The governor says another reason for the session is the news this week that Wisconsin’s share of federal American Rescue Plan Act (ARPA) money was decreased by $700 million to $2.5 billion because Wisconsin has higher employment numbers.
Evers called the special session to begin May 25 at noon and made an enticing, six-page list of projects that could be covered with $850 million of the additional funds, if only GOP leaders would relent. The projects are built into his proposed expansion bill so Republicans could be sure that’s how the money would be spent.
Name a community, there’s probably something its residents would like on the list.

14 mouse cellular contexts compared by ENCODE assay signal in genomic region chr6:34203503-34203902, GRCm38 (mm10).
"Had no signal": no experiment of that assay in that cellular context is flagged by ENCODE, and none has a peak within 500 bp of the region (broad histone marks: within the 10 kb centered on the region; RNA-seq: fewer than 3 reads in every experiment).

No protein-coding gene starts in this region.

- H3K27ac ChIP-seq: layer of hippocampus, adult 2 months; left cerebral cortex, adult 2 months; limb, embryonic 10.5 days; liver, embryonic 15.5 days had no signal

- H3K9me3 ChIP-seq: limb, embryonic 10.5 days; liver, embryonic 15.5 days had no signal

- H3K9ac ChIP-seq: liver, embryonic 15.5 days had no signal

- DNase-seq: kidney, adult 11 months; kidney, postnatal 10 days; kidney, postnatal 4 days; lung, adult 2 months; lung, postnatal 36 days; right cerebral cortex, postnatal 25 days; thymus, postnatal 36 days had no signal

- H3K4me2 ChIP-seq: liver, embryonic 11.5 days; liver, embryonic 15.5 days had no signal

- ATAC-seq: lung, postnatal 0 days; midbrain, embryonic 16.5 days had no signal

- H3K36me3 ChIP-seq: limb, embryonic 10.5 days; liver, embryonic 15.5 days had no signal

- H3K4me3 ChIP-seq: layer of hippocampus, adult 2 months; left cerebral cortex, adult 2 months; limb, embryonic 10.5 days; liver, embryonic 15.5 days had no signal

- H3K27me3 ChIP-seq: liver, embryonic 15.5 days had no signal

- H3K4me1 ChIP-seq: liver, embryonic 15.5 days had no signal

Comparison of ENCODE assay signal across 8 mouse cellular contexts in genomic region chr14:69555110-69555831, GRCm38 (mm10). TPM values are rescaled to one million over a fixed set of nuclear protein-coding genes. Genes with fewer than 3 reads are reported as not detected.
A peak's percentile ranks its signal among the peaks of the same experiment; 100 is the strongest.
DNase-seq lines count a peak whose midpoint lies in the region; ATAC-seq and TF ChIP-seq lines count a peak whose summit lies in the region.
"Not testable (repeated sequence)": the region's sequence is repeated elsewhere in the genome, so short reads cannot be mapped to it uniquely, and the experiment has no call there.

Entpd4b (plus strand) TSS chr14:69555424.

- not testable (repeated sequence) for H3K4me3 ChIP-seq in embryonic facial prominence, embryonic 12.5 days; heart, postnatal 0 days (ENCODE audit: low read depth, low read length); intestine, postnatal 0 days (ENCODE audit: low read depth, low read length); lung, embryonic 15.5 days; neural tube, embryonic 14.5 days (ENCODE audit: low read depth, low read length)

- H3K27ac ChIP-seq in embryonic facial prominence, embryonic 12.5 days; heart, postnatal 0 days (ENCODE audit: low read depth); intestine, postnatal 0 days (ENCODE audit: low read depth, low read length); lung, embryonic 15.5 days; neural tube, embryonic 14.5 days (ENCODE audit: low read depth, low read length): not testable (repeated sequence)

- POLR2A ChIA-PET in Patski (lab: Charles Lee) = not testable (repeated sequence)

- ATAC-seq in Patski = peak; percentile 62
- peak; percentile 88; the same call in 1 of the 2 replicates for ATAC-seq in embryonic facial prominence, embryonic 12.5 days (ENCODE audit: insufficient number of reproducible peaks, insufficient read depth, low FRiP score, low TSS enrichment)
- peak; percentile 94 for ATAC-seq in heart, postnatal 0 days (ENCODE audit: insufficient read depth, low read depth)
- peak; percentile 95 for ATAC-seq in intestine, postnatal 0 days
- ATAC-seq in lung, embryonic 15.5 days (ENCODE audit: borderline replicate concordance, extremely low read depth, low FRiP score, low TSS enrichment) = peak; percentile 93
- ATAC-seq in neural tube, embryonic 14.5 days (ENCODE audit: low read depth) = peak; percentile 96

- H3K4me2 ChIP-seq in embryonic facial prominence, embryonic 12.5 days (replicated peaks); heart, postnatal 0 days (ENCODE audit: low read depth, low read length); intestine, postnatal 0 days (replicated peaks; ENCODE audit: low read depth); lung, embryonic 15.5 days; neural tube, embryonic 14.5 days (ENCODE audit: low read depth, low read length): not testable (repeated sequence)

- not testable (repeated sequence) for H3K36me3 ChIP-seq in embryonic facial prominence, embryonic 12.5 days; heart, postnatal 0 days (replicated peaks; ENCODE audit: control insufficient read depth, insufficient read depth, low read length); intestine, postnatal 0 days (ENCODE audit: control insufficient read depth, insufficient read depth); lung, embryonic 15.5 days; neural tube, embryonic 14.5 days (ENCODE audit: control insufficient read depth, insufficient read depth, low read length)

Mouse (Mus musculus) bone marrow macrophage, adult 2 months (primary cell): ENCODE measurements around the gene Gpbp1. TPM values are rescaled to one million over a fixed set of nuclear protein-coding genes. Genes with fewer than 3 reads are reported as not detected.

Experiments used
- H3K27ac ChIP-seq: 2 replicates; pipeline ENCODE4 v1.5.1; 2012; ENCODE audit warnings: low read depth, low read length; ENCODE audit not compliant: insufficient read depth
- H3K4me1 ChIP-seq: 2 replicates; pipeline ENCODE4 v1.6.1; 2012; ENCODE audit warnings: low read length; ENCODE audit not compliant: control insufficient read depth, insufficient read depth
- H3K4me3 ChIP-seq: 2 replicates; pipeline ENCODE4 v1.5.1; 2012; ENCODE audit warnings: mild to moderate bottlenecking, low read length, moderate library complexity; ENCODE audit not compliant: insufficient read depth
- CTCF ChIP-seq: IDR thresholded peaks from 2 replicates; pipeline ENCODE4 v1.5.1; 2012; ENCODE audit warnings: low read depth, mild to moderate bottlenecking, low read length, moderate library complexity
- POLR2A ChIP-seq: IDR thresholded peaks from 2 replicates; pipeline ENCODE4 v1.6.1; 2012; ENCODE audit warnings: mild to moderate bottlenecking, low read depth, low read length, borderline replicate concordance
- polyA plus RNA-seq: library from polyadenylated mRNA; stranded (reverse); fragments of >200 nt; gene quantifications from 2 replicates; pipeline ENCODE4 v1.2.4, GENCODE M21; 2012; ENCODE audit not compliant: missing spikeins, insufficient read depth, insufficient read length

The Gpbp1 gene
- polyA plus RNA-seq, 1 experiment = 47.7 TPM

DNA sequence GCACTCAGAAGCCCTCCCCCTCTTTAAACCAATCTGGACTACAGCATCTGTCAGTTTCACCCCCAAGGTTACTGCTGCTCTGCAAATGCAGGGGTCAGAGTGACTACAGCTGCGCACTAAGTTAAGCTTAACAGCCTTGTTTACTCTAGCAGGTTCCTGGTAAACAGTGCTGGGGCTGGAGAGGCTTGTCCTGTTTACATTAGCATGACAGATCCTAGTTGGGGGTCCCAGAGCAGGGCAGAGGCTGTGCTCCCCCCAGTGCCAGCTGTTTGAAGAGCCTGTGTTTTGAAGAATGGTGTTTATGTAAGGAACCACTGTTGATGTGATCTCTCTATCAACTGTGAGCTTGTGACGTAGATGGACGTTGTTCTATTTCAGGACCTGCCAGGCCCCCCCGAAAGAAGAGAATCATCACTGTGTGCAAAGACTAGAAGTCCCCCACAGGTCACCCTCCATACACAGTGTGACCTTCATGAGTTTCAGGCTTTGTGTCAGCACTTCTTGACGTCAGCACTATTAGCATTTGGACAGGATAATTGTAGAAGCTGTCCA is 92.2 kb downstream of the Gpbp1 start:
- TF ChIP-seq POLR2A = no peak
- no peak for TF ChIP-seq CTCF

Do you live in Wisconsin Rapids? The list includes a $50 million loan from the Wisconsin Economic Development Corporation to the Consolidated Cooperative for the purchase of the Verso Paper Mill. And if you are from Park Falls, there could be $15 million loaned for a similar purchase of the Park Falls Pulp and Paper Mill.
From Green Bay? How about moving the C. Reiss coal piles to a plant and getting a $2 million grant for a visitors’ center. Veterans could have housing benefits and their application fees waived for the University of Wisconsin and farmers could get tech-college financial help. There are environmental stewardship projects throughout the state.
Manitowoc could get a housing development, Darlington could get funds toward building a new hospital and Black River Falls could get a cranberry research station. Other projects include renovating the Potawatomi Observation Tower in Door County and creating a Food + Farm Exploration Center in Stevens Point and PFAS remediation throughout the state.